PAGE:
Fear is a powerful emotion. When we act emotionally, we naturally tend to make mistakes.
Since the tragedy in Newtown, Conn., our fears about safety – especially the safety of our children – have motivated a national debate as to how we can prevent gun violence. Sadly, the leadership of the National Rifle Association (NRA), not the membership, has been fanning those fears to get us to oppose gun regulation. Since commonsense regulation does not threaten the right to bear arms, which is solidly enshrined in the Second Amendment, there is a more likely reason: Fear motivates sales.
Follow the money. The NRA is now a full-fledged lobbying group that no longer represents the views of its own members, which overwhelmingly support tighter regulations, according to pollster Frank Luntz. Rather than working cooperatively with others who are concerned about the issue, the NRA's leadership has made the whole organization look foolish by arguing that the solution to gun violence is more guns. Instead of being part of any sane solution, NRA's leaders have pointed their finger of blame elsewhere.
School leaders are under tremendous pressure – if they reject NRA's good guys with guns notion, fear mongers will have them ousted from their jobs or political offices. If they succumb and put armed guards in schools, or worse, let their teachers carry, tragedies are likely to increase. Under such damned-if-they-do, damned-if-they-don't pressure, what can school boards and school administrators do?
Maybe they can start with what we know to be true.
Violent videos and movies surely don't have any beneficial effects to society, but considerable research suggests that they do no harm. It is hard to accept this counterintuitive conclusion. The NRA should support additional research into this subject matter, if for no other reason than to determine whether media has a differential effect on those who are prone to mental illness. It will probably tell us what we already know: People who are mentally ill in other countries use violent media as much as our children, but they rarely commit mass murders. Games don't kill; guns do.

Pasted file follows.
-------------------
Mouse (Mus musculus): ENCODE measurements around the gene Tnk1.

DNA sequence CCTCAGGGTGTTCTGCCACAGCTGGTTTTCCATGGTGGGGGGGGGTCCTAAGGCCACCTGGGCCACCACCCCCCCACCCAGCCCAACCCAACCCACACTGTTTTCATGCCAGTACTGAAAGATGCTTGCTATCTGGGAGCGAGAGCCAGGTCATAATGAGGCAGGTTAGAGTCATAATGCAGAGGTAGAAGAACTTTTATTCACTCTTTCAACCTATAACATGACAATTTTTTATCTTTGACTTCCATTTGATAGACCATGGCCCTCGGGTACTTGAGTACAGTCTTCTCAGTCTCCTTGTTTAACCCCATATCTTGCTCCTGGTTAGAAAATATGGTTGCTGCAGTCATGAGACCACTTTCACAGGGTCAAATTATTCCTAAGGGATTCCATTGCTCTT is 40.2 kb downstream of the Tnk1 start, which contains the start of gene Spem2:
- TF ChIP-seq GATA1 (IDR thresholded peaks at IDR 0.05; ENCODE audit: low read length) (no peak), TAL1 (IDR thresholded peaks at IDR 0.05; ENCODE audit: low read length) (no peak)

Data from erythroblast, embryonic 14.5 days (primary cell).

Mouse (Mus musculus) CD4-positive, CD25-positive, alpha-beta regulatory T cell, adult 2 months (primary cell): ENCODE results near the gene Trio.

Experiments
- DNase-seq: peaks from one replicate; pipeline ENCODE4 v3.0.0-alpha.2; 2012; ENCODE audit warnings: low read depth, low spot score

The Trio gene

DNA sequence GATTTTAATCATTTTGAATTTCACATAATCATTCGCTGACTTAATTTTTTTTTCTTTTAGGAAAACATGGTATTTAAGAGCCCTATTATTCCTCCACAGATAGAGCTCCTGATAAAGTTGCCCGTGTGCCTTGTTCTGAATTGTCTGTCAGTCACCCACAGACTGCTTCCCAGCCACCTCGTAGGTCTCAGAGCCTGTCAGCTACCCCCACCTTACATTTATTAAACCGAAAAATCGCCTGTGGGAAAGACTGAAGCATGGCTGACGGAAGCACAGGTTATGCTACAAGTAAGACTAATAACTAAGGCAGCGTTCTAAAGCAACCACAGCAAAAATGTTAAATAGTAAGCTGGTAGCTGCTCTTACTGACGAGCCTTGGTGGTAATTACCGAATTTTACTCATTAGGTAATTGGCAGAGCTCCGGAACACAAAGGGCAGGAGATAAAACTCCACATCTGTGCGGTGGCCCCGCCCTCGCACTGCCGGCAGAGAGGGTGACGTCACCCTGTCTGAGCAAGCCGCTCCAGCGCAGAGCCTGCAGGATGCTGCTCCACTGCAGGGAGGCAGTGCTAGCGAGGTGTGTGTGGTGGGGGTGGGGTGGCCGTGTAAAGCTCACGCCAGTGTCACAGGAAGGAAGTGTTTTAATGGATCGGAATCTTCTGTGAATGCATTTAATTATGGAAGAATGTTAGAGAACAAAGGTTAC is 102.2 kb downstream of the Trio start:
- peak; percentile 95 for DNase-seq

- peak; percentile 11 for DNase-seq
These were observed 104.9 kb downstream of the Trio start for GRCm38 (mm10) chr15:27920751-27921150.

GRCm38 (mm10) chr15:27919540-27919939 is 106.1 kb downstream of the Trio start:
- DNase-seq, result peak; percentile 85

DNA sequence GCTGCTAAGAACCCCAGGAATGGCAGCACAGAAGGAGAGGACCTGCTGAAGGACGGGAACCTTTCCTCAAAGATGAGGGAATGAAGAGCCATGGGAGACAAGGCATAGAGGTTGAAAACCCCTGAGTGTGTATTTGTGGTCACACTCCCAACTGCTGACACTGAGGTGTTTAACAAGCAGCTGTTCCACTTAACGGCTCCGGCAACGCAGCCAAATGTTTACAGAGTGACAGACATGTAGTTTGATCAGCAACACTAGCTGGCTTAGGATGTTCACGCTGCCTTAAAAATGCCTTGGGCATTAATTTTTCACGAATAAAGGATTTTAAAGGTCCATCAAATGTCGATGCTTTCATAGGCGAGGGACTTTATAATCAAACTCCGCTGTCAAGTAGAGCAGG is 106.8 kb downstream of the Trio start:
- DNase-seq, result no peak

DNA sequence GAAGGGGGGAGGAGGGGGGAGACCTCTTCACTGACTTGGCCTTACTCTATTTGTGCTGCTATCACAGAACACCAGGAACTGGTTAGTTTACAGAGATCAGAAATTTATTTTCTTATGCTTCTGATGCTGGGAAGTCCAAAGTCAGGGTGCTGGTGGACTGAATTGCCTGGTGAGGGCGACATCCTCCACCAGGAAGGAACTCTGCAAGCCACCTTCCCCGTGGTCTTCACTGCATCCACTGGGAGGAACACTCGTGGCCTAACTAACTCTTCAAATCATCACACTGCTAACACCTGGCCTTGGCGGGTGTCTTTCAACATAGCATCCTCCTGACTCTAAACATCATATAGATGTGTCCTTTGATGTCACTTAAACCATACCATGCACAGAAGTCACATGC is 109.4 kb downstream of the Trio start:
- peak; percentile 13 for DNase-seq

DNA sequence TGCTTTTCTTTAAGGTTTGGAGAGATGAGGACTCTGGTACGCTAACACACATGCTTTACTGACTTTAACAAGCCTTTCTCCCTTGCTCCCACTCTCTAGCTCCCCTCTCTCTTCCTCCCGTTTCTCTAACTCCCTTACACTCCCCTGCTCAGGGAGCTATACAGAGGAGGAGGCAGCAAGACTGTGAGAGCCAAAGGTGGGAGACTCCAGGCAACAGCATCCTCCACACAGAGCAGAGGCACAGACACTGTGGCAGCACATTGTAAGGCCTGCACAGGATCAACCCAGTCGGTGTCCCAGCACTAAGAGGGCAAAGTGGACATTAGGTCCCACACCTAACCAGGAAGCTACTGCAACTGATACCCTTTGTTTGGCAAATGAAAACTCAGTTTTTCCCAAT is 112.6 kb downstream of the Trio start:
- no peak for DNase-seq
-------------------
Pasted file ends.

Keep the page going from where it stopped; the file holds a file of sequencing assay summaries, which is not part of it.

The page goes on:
The ranks of our mental health community, including school counselors, have been decimated by budget cuts over the last three decades. Those still working are overwhelmed and exhausted. Despite epithets of socialism, our country's safety net, mostly aide to impoverished families and children, ranks 19th among industrialized countries. Surely, we need to do better. Maybe the NRA can help fund an expansion of that work. People with mental illness don't kill; people with mental illness with access to guns might.
The NRA claims that research does not link guns and violence. It has blocked such research, but some findings are available. What do they tell us? For example, will armed teachers create safe schools?
A gun in the home is 22 times more likely to be used to kill a friend or a family member, or the gun's owner, than it will be used for self-defense, according to MSNBC. Why will a gun in a school be different?
Gun laws work. Reports by the Law Center to Prevent Gun Violence show a strong correlation between the availability of guns and homicide rates. States with lax laws have more gun deaths, including among children, these studies have shown.
Educators naturally are concerned about their students and some alarming trends. The Law Center to Prevent Gun Violence promotes smart gun laws and tracks data related to firearm-related injuries and deaths. Among the data contained in its November 2012 report, the nonprofit shows gun-death rates among U.S. children are nearly 12 times higher than 25 other industrialized nations – combined. During the last decade, firearm-related suicide rates for children in our country are nearly 11 times higher than other industrialized countries. Over the last 10 years, guns were used in nearly 44 percent of suicide deaths among children and adolescents. In the U.S., 18 children die from firearm injuries every day. Children and adolescents constitute 38 percent of all firearm-related deaths and non-fatal injuries.
In the U.S., more than 1.69 million children and adolescents live in households with loaded and unlocked firearms, while 55 percent of homes have multiple unsecured guns. More than 75 percent of the guns that were used in children's suicide attempts and unintentional injuries were stored in the residence of the victim, a relative, or a friend. Eight percent of unintentional deaths resulted from shots being fired by children under the age of six, the November study shows.
We do not need to arm teachers; we need to give them a hand to keep our children safe. More funding for mental health services for families and children would help. With it, we can provide community- and school-based therapeutic education instead of crisis teams.
Mostly, however, we need far less guns.
Joseph Rogan, is professor of teacher education at Misericordia University in Dallas, Pa. He has been a professional educator for 45 years.